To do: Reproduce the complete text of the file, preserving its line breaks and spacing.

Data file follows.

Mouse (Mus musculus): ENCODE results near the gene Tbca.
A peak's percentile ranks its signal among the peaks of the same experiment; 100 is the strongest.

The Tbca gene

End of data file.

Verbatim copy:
Mouse (Mus musculus): ENCODE results near the gene Tbca.
A peak's percentile ranks its signal among the peaks of the same experiment; 100 is the strongest.

The Tbca gene